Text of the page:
The historiography of educational reform in 19th century Egypt is driven largely by modernization approaches in which reformers are cast as ‘liberals’ and ‘westernizers;’ figures outside these paradigms tend to be overlooked. ‘Abdallah Nadim (1845-1896), a nineteenth century social reformer, experimented throughout his life with ‘educating the nation.’ He founded the first Islamic Benevolent Society school in Egypt and authored some of the most widely circulated articles on education and society of his day. In this paper we will review Nadim’s life history, examine the educational terrain of 1890’s Egypt with particular emphasis on girls’ education, and discuss a specific set of articles authored by Nadim on Muslim youth and European education. With his combination of anticolonial, proto-nationalist, conservative Islamic, yet ‘modern’ approach to educational reform, Nadim represents a populist – if neglected figure in Egypt’s educational history.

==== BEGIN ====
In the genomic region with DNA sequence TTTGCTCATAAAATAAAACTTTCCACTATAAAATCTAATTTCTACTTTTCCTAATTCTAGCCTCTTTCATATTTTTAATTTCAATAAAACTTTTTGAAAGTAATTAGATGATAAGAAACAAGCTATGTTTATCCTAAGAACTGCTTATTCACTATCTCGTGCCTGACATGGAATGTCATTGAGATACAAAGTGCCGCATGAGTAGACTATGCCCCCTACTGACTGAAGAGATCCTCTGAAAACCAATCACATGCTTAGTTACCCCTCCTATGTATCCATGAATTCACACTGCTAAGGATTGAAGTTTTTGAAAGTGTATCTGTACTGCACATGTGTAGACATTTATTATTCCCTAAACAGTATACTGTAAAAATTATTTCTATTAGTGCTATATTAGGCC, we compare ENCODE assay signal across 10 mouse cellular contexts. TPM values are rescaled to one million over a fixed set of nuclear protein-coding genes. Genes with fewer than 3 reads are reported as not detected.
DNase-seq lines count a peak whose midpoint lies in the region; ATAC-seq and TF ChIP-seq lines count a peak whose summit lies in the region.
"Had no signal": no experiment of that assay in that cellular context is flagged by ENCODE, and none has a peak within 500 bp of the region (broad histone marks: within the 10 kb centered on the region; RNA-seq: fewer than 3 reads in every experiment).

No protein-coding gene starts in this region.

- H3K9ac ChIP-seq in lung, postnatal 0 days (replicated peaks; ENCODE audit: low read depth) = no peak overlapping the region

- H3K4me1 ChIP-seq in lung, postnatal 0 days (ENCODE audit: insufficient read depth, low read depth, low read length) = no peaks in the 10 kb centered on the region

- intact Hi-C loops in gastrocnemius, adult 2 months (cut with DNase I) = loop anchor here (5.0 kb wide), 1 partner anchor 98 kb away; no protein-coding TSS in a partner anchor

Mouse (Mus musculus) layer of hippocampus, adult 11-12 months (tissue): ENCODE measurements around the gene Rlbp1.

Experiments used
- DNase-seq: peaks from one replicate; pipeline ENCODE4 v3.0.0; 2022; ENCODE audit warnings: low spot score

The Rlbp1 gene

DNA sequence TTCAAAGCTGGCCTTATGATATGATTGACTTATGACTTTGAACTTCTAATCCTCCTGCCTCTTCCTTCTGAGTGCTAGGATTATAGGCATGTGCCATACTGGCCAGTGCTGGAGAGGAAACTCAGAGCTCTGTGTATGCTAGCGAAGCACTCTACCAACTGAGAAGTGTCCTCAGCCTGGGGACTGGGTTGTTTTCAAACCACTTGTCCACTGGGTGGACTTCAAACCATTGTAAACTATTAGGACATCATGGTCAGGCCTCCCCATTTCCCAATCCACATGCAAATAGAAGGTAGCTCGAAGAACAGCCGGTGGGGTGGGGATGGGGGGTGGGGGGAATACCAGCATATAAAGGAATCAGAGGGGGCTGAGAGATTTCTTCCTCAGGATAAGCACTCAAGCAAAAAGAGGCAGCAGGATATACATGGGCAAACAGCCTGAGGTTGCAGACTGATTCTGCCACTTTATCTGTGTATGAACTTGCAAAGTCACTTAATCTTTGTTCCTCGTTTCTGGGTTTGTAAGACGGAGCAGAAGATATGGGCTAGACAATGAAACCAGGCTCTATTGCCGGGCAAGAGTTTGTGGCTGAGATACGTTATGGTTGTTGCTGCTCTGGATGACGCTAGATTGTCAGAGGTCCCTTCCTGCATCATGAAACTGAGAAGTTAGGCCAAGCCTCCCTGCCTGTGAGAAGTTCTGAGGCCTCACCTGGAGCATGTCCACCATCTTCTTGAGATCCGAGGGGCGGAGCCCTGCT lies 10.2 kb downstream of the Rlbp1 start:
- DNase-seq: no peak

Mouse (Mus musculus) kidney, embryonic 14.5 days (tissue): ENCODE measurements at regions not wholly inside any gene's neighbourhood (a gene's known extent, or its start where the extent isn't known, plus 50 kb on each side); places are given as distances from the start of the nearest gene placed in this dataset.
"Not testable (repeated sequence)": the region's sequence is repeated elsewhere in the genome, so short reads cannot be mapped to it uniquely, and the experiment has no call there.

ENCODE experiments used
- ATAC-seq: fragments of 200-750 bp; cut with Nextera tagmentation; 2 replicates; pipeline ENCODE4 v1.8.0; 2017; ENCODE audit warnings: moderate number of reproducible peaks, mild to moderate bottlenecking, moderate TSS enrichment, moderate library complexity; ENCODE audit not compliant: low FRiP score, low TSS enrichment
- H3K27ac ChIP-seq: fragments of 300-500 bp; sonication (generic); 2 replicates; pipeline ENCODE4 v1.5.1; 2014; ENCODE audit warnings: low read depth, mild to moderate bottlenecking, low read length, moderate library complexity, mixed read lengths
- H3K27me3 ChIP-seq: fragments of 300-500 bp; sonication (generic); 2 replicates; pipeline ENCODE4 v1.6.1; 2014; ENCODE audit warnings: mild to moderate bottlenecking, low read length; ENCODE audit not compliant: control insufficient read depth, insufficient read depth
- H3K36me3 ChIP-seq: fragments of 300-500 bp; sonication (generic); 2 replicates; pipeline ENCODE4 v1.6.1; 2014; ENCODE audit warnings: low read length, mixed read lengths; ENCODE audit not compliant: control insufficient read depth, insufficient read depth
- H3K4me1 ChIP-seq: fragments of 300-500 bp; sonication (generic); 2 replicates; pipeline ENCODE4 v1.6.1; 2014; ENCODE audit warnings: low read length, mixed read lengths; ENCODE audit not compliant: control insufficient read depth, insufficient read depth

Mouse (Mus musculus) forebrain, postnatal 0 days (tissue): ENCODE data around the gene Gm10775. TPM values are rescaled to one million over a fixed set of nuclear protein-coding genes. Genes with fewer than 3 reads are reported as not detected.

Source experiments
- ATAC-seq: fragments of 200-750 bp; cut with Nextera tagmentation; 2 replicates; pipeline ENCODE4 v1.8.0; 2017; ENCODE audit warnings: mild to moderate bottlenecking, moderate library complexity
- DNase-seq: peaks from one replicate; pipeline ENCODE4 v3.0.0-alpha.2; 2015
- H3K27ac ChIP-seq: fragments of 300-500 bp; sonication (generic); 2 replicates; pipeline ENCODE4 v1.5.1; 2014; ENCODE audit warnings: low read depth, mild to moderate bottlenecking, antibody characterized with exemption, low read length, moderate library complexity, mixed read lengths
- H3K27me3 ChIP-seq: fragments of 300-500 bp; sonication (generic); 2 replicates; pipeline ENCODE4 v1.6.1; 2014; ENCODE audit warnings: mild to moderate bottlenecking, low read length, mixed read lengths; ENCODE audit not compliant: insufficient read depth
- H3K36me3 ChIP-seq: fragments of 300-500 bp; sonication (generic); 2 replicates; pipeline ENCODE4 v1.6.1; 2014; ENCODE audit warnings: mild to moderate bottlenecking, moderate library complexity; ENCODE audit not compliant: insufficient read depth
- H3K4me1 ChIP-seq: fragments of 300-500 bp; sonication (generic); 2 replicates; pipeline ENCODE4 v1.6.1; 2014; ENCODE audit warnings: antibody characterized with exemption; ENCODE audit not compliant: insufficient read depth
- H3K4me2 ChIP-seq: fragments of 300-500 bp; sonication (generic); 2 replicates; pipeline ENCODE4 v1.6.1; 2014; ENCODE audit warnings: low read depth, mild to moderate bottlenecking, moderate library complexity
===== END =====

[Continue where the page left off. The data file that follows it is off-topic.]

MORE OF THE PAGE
|Original language||English (US)|
|Journal||Mediterranean Journal of Educational Studies|
|State||Published - 2002|